With the deaths of Chick Corea and Dave Brubeck – and the news that a stroke has probably ended Keith Jarrett’s career – the world has lost three of jazz’s greatest piano improvisers in the space of 18 months. But a composer who didn’t believe in improvisation, but did believe in jazz, also passed away in 2020, with far less fanfare.

Born in the Ukraine in 1937, Nikolai Kapustin started studying piano at the Moscow Conservatory before becoming exposed to the music of Count Basie, Oscar Peterson and Duke Ellington. He joined a Soviet jazz orchestra – there can’t have been too many of those around – recorded prolifically and produced a catalogue of works that are occasionally performed here. Steven Osborne’s 2000 album of his piano works has spawned a growing discography.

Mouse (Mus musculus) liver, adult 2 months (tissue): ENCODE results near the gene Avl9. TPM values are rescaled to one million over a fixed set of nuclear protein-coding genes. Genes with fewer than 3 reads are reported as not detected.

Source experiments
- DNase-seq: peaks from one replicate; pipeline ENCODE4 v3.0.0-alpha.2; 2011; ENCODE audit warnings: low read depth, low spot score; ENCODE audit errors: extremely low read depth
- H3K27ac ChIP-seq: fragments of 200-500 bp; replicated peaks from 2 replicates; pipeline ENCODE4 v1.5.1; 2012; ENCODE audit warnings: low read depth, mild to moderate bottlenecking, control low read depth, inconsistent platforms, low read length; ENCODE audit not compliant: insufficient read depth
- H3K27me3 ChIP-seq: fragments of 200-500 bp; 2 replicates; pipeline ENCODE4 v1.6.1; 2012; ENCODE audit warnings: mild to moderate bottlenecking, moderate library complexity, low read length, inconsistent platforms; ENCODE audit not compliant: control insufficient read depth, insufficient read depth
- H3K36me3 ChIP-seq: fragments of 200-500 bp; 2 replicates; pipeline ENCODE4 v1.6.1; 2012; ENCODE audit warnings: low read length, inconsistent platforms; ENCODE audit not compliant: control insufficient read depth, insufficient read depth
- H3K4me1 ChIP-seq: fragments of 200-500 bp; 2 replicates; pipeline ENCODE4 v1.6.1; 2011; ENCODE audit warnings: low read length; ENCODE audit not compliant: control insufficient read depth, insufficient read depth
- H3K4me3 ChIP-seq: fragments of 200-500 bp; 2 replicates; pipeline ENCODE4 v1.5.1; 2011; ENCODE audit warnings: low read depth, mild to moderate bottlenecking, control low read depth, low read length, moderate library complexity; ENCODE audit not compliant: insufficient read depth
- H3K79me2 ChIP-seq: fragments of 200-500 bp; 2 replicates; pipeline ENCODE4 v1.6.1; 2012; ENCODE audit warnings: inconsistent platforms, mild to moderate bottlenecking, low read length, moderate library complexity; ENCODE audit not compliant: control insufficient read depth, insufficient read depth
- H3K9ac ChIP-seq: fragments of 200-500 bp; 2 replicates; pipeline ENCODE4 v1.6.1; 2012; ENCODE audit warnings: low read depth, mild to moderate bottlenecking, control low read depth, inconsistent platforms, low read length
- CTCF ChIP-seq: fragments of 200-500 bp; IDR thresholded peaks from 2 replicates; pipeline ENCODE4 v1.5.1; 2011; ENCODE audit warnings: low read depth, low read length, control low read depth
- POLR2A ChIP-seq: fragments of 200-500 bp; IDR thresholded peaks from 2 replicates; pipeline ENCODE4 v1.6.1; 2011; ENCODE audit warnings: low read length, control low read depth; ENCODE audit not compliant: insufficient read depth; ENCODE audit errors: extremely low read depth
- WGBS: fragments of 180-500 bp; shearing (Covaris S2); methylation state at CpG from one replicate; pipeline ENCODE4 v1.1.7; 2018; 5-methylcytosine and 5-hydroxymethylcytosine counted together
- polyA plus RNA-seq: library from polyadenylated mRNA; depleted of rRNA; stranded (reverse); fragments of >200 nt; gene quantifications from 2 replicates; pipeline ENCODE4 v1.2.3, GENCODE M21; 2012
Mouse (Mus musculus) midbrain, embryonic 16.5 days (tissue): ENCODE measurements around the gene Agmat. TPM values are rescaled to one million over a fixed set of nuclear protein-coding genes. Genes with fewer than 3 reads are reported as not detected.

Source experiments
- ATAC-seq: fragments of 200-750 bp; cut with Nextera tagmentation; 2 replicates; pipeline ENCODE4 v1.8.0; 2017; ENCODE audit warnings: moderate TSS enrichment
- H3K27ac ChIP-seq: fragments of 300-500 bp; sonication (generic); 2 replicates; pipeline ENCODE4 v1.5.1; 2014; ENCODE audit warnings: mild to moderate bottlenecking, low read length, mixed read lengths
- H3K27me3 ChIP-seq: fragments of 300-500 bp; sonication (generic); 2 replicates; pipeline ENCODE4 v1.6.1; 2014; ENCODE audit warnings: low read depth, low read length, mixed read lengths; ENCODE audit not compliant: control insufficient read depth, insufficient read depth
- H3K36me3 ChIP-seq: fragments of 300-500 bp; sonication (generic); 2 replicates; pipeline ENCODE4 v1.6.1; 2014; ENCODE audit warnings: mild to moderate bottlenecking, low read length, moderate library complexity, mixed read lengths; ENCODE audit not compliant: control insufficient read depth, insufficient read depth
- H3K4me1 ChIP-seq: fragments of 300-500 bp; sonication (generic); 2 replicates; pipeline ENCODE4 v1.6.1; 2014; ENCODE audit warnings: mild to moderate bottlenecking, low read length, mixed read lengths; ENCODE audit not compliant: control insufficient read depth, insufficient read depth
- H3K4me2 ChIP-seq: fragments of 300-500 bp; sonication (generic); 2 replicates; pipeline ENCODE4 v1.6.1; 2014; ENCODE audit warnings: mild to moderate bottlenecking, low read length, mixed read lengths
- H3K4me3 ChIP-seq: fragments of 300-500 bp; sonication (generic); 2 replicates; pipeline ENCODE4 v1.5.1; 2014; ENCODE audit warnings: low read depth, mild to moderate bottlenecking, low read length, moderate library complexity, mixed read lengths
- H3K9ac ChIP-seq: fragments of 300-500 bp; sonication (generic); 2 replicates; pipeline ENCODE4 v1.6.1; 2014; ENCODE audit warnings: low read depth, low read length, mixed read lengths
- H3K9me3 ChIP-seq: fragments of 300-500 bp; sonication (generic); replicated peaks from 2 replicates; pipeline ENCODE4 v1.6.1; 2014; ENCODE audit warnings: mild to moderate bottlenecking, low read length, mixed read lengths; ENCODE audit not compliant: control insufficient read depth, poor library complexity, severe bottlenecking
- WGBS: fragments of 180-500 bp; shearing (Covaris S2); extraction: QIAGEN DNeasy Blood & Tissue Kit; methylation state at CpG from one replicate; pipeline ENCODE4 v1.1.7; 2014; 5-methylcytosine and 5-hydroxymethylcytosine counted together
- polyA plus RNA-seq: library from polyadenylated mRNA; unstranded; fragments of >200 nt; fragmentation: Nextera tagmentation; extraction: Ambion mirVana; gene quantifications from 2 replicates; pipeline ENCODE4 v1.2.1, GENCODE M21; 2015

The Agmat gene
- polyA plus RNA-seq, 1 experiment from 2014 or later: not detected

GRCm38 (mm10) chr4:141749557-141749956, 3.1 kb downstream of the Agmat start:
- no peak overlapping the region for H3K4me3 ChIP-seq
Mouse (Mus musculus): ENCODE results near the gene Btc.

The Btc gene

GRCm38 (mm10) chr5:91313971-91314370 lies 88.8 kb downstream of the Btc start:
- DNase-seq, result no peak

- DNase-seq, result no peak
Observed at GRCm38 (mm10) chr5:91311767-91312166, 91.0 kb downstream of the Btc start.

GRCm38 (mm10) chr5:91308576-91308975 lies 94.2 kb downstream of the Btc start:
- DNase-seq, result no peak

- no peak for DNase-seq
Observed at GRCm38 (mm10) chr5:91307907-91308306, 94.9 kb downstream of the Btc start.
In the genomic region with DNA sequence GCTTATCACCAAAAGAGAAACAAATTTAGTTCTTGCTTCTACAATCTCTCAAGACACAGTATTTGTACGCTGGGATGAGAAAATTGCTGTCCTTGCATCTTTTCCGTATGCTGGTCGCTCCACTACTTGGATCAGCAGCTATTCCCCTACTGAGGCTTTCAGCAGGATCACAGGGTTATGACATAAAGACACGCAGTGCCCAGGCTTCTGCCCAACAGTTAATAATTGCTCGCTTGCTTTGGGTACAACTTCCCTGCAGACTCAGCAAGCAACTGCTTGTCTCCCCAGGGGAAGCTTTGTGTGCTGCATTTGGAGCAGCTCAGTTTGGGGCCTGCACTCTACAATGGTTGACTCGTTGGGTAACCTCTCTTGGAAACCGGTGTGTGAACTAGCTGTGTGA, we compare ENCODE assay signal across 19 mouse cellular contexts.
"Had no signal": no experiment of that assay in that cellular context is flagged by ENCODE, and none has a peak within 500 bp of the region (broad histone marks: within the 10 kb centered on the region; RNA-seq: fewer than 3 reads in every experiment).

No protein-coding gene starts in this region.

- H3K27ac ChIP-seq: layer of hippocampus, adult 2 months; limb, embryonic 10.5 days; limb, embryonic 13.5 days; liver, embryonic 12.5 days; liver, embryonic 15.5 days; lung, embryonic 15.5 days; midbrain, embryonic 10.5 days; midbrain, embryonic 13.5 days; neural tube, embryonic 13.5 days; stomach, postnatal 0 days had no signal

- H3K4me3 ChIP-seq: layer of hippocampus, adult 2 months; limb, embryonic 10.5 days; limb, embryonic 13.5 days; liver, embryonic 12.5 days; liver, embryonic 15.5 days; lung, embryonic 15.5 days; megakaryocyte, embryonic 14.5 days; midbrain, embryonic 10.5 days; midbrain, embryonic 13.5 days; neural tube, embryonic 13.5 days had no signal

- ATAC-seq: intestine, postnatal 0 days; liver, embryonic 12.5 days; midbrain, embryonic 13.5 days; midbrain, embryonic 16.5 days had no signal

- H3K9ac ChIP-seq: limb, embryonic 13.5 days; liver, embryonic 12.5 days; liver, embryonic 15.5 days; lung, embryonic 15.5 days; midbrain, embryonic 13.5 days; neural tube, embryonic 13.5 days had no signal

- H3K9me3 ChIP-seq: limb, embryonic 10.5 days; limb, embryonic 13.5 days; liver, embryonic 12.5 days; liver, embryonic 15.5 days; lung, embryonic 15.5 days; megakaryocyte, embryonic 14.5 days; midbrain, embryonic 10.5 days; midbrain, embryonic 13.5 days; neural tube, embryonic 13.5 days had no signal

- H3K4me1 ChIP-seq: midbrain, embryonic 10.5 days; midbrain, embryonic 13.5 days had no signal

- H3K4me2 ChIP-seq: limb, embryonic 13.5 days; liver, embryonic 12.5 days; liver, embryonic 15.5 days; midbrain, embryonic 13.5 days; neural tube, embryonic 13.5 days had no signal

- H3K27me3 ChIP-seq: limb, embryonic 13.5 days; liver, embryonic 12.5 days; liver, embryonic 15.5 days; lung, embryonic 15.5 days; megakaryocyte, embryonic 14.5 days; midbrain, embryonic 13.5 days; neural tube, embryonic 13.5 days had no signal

Now comes this self-produced and excellently recorded debut album by Daniel Crespo, a young Chicagoan website and software designer by day and pianist by night. He performs the Variations , Op 41 and cherry picks some of the...